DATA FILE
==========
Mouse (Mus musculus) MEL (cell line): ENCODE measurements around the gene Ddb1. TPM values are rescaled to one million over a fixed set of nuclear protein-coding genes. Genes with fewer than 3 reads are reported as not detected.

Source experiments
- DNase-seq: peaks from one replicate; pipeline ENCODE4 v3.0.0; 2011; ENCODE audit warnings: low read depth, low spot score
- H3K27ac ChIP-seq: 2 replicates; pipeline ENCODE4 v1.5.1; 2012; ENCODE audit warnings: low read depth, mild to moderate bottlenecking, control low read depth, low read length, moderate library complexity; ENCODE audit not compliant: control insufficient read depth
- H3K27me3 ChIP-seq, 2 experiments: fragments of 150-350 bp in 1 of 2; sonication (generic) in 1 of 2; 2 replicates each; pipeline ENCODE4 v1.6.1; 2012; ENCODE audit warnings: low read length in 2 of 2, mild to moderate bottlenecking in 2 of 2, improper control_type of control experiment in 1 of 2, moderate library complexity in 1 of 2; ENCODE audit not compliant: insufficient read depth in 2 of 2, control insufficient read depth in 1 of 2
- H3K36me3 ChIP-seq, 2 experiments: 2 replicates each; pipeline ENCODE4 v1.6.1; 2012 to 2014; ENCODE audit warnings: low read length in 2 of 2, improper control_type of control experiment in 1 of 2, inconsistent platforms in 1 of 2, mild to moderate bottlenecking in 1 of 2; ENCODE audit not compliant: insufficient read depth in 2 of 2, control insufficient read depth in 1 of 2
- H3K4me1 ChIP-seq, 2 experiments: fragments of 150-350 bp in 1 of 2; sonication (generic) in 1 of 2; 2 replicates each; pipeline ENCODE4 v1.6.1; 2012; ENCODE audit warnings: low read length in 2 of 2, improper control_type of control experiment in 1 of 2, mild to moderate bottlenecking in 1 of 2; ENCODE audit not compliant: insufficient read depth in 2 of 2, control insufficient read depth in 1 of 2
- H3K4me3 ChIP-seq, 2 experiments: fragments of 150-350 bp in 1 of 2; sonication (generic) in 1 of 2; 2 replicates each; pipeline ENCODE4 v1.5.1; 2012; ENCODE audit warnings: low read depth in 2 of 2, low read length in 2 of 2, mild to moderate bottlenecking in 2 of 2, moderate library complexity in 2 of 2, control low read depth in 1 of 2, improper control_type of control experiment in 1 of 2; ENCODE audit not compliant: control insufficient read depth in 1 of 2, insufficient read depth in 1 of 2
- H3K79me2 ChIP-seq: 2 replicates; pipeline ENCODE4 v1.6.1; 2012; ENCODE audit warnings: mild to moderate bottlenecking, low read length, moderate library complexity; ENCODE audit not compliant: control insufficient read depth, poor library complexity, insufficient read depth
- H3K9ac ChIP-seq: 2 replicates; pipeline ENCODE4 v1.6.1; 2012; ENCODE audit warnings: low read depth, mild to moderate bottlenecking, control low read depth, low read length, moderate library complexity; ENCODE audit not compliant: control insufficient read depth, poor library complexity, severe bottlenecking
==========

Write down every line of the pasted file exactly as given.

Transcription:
Mouse (Mus musculus) MEL (cell line): ENCODE measurements around the gene Ddb1. TPM values are rescaled to one million over a fixed set of nuclear protein-coding genes. Genes with fewer than 3 reads are reported as not detected.

Source experiments
- DNase-seq: peaks from one replicate; pipeline ENCODE4 v3.0.0; 2011; ENCODE audit warnings: low read depth, low spot score
- H3K27ac ChIP-seq: 2 replicates; pipeline ENCODE4 v1.5.1; 2012; ENCODE audit warnings: low read depth, mild to moderate bottlenecking, control low read depth, low read length, moderate library complexity; ENCODE audit not compliant: control insufficient read depth
- H3K27me3 ChIP-seq, 2 experiments: fragments of 150-350 bp in 1 of 2; sonication (generic) in 1 of 2; 2 replicates each; pipeline ENCODE4 v1.6.1; 2012; ENCODE audit warnings: low read length in 2 of 2, mild to moderate bottlenecking in 2 of 2, improper control_type of control experiment in 1 of 2, moderate library complexity in 1 of 2; ENCODE audit not compliant: insufficient read depth in 2 of 2, control insufficient read depth in 1 of 2
- H3K36me3 ChIP-seq, 2 experiments: 2 replicates each; pipeline ENCODE4 v1.6.1; 2012 to 2014; ENCODE audit warnings: low read length in 2 of 2, improper control_type of control experiment in 1 of 2, inconsistent platforms in 1 of 2, mild to moderate bottlenecking in 1 of 2; ENCODE audit not compliant: insufficient read depth in 2 of 2, control insufficient read depth in 1 of 2
- H3K4me1 ChIP-seq, 2 experiments: fragments of 150-350 bp in 1 of 2; sonication (generic) in 1 of 2; 2 replicates each; pipeline ENCODE4 v1.6.1; 2012; ENCODE audit warnings: low read length in 2 of 2, improper control_type of control experiment in 1 of 2, mild to moderate bottlenecking in 1 of 2; ENCODE audit not compliant: insufficient read depth in 2 of 2, control insufficient read depth in 1 of 2
- H3K4me3 ChIP-seq, 2 experiments: fragments of 150-350 bp in 1 of 2; sonication (generic) in 1 of 2; 2 replicates each; pipeline ENCODE4 v1.5.1; 2012; ENCODE audit warnings: low read depth in 2 of 2, low read length in 2 of 2, mild to moderate bottlenecking in 2 of 2, moderate library complexity in 2 of 2, control low read depth in 1 of 2, improper control_type of control experiment in 1 of 2; ENCODE audit not compliant: control insufficient read depth in 1 of 2, insufficient read depth in 1 of 2
- H3K79me2 ChIP-seq: 2 replicates; pipeline ENCODE4 v1.6.1; 2012; ENCODE audit warnings: mild to moderate bottlenecking, low read length, moderate library complexity; ENCODE audit not compliant: control insufficient read depth, poor library complexity, insufficient read depth
- H3K9ac ChIP-seq: 2 replicates; pipeline ENCODE4 v1.6.1; 2012; ENCODE audit warnings: low read depth, mild to moderate bottlenecking, control low read depth, low read length, moderate library complexity; ENCODE audit not compliant: control insufficient read depth, poor library complexity, severe bottlenecking